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Plan would drop legally drunk from B.A. of 0.08 to 0.05

Police departments nationwide stand to cash in if state governments embrace a controversial plan proposed by The National Transportation Safety Board (NTSB) to drop the definition of "drunk driving" from 0.08 to 0.05.  The five-member board voted unanimously to approve the new policy suggestion.

I. NTSB Says Its Time to Get Strict

Drunk driving laws in the U.S. first landed in the early 1900s; New York became the first state to ban it in 1910, with a legal blood alcohol limit of 0.15 percent blood alcohol.  For many decades the limit remained at 0.15 in many states; then in the 1980s a push by advocacy groups like Mothers Against Drunk Driving (MADD) led to states embracing a stricter limit of 0.08, while adopting "zero-tolerance" limits of 0.01 or 0.02 percent blood alcohol for teenage drivers.

The NTSB justifies yet another serious increase, arguing that alcohol remains responsible for a third of road deaths.  NTSB Chairman Debbie Hersman says there's "no silver bullet" for drunk driving, but she comments, "This is critical because impaired driving remains one of the biggest killers in the United States.  In the last 30 years, more than 440,000 people have perished in this country due to alcohol-impaired driving. What will be our legacy 30 years from now?  If we don't tackle alcohol-impaired driving now, when will we find the will to do so?"


While body chemistry varies, a 180-pound (81.6 kg) male will typically hit 0.08 after four "drinks" (12 oz. domestic beers) over an hour, according to the University of Oklahoma.  Three drinks would be required to hit 0.06; however keep in mind that many "tall" (or standard size craft) beers or mixed drinks count as two or more "drinks".

II. Technology Battle Over Drunk Driving is Heated

According to the NTSB as little as 0.01 BAC (blood alcohol content) can lead to lane departures.  At 0.02 they exhibit drowsiness, and at 0.04 their vigilance is substantially reduced.
Global blood alcohol limits
Global blood alcohol limits [Image Source: NTSB]

Many police departments nationwide are increasing drunk driving ticket via another mechanism -- passive sensors.  Passive sensors "sniff" the air for the presence of alcohol during traffic stops, so that officers don't have to rely on driving behavior, driver demeanor, or breath odor (which might be influenced by mints or gum) to determine if a driver might be drunk.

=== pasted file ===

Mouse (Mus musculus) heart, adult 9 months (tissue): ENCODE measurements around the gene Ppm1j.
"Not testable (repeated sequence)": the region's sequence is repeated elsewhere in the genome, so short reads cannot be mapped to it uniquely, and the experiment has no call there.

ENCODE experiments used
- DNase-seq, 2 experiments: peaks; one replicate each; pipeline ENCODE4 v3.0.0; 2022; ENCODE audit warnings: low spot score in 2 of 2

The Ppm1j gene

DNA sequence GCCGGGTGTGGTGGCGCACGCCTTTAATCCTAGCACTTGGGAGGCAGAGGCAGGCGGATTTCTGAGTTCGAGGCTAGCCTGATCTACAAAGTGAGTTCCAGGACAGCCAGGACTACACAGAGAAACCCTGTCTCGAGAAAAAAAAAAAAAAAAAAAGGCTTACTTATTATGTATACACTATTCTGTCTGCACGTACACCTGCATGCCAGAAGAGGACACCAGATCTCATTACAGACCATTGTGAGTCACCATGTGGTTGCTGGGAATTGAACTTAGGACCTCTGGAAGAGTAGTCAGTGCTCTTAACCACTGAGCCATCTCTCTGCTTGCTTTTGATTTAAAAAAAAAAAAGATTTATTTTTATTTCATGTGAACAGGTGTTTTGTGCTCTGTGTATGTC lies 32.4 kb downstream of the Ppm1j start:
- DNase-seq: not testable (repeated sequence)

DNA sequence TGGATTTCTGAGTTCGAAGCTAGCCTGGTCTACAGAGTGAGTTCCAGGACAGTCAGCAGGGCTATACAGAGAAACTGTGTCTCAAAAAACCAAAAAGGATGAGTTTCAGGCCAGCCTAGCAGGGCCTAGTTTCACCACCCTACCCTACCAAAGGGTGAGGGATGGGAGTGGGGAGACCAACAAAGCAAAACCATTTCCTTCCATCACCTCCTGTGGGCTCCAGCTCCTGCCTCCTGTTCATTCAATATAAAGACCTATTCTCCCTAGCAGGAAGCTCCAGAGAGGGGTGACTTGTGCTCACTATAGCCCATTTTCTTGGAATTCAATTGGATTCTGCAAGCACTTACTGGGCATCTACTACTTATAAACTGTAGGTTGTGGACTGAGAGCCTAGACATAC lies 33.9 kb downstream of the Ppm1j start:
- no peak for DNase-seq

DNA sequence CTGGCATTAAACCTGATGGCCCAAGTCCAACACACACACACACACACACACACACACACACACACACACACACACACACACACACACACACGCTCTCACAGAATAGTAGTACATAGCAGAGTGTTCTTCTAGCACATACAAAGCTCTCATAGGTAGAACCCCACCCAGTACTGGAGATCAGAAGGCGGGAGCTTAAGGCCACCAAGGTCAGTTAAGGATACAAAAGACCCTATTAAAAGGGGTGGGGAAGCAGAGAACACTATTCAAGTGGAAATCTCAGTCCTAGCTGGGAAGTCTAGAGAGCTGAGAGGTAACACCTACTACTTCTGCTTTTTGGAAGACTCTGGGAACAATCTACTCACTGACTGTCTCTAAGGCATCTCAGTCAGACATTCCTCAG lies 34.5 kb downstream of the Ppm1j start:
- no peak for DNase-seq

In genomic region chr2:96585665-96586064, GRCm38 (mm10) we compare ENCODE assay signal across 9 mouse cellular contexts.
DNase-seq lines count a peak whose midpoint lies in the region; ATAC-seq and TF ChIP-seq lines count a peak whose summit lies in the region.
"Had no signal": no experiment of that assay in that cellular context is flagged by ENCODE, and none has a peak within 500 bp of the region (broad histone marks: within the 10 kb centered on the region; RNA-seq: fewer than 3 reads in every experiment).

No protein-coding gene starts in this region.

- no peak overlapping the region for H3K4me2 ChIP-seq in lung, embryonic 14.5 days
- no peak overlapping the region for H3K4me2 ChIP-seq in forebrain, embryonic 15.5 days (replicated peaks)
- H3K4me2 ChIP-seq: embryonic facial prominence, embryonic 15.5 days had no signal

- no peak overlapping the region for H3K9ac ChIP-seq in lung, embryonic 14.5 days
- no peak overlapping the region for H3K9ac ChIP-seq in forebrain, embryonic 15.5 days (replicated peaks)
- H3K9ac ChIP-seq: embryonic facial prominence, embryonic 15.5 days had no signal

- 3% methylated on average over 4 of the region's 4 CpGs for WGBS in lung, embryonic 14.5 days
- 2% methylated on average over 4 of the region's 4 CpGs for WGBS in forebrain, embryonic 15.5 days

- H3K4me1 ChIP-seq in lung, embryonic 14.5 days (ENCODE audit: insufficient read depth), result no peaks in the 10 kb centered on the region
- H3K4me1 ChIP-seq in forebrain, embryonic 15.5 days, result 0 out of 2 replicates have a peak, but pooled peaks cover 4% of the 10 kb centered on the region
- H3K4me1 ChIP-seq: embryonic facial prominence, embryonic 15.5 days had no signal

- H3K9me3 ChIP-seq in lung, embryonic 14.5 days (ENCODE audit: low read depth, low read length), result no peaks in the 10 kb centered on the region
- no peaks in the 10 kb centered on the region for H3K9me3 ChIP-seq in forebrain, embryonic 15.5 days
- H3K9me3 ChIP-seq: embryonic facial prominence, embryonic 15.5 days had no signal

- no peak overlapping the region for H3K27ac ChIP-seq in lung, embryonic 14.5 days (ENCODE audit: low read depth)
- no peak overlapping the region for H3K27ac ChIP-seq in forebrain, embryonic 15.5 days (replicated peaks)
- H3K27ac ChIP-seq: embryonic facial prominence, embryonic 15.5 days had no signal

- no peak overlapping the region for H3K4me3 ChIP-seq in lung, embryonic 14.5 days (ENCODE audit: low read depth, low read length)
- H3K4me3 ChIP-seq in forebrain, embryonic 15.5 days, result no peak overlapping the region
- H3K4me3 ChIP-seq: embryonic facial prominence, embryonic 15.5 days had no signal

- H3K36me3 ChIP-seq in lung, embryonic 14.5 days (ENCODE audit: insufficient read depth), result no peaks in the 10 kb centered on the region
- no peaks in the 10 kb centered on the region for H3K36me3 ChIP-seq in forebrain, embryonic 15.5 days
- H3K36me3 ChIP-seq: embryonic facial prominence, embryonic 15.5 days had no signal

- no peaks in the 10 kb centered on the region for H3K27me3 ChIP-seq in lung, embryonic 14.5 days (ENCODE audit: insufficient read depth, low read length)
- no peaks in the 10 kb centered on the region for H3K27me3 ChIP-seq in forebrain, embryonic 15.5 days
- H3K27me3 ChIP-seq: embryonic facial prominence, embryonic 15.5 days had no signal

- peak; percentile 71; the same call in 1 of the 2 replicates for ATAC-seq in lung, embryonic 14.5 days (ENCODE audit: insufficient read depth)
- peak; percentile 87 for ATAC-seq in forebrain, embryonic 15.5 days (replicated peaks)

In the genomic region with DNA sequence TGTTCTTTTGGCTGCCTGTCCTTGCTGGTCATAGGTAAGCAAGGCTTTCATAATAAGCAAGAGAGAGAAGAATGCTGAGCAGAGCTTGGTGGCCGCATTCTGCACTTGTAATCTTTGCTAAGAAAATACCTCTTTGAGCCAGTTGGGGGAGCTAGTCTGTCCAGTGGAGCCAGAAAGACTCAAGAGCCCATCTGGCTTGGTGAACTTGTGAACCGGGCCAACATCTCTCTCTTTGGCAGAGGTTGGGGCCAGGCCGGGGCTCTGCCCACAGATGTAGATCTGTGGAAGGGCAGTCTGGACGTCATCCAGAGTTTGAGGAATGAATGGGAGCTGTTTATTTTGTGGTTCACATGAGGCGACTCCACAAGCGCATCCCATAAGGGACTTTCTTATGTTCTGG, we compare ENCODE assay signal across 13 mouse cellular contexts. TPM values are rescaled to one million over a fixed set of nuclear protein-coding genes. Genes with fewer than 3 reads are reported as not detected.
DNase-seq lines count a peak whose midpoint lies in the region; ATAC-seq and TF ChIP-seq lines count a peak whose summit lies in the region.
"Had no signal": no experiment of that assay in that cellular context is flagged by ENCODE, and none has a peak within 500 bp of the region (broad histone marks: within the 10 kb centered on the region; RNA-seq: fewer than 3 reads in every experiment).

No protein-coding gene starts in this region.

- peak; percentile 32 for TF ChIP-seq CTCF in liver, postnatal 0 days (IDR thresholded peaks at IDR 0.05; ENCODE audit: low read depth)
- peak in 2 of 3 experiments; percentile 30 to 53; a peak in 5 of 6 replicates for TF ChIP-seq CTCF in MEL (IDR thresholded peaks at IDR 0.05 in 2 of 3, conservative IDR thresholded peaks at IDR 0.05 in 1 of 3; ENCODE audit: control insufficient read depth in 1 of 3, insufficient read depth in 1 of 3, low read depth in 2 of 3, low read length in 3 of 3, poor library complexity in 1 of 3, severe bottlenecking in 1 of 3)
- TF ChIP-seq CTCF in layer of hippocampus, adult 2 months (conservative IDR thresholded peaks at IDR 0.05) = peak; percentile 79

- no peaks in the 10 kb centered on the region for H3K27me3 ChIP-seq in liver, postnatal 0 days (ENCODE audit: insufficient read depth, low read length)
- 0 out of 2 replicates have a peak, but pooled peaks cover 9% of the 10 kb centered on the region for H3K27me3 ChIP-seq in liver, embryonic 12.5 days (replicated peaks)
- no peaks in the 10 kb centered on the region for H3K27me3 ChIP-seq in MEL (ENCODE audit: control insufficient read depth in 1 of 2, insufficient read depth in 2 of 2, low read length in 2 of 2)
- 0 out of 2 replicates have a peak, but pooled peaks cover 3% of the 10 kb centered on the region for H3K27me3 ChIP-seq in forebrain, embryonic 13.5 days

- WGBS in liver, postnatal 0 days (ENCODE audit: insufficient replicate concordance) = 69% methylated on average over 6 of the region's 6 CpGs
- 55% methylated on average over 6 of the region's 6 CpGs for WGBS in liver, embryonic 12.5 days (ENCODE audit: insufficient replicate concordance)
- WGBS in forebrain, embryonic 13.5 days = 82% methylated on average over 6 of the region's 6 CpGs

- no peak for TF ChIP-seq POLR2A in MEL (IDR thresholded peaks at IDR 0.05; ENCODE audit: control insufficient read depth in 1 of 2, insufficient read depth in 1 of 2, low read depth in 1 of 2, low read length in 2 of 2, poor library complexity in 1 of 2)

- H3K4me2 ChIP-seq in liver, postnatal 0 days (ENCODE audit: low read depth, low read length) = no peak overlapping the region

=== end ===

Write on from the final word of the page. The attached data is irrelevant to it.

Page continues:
Drunk driver
Police are increasing using passive sensors to catch drunk drivers. [Image Source: CNN]

At the same time some cases have challenged the accuracy/validity of breathalyzers, demanding their code be shared with defendants.

The issue is likely to remain a hot button topic for years to come, particularly if the NTSB succeeds in pushing this stricter standard on the public.  The NTSB has also been busy trying to crack down on distracted driving.  Texting while driving has been shown in some studies to be more dangerous than drunk driving.

Source: NTSB



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RE: Stupid
By Aloonatic on 5/20/2013 6:42:03 AM , Rating: 2
quote:
I agree. I had a buddy back in the day who could be piss drunk but some how managed to drive no different then he was sober. I would like to see evidence of how many drunk driving crashes are caused due to high speeds. The majority of the time that I here a drunk driver caused a crash it is because of speed.
You are missing the point.

Most people could probably drive around OK when they were drunk and everything is OK on the other side of the windshield... The thing is, it's when something happens that is unexpected, like someone stepping out into the road, another car stopping unexpectedly (the random stuff really) then your reaction times when drunk are proven to be slower, and you're more likely to end up hurting yourself, your passenger(s) and third parties. Hell, if we use the logic that a buddy can do something OK when drunk, well, I could drive OK before I took my test and got a licence, so lets not bother with that either?!?!

The difference with speed and driving drunk is, you do not need to be drunk to drive, but you do need to be traveling at some kind of speed to be driving. Now where you set the limit for the speed that you can travel is a different debate, and anything over 1mph will be arguably increasingly unsafe as you increase speeds, but when it comes to driving with alcohol in your system, there little need to have any in your system (baring medication or a tiny residual amount from the night before maybe) and drive a potentially lethal piece of equipment.


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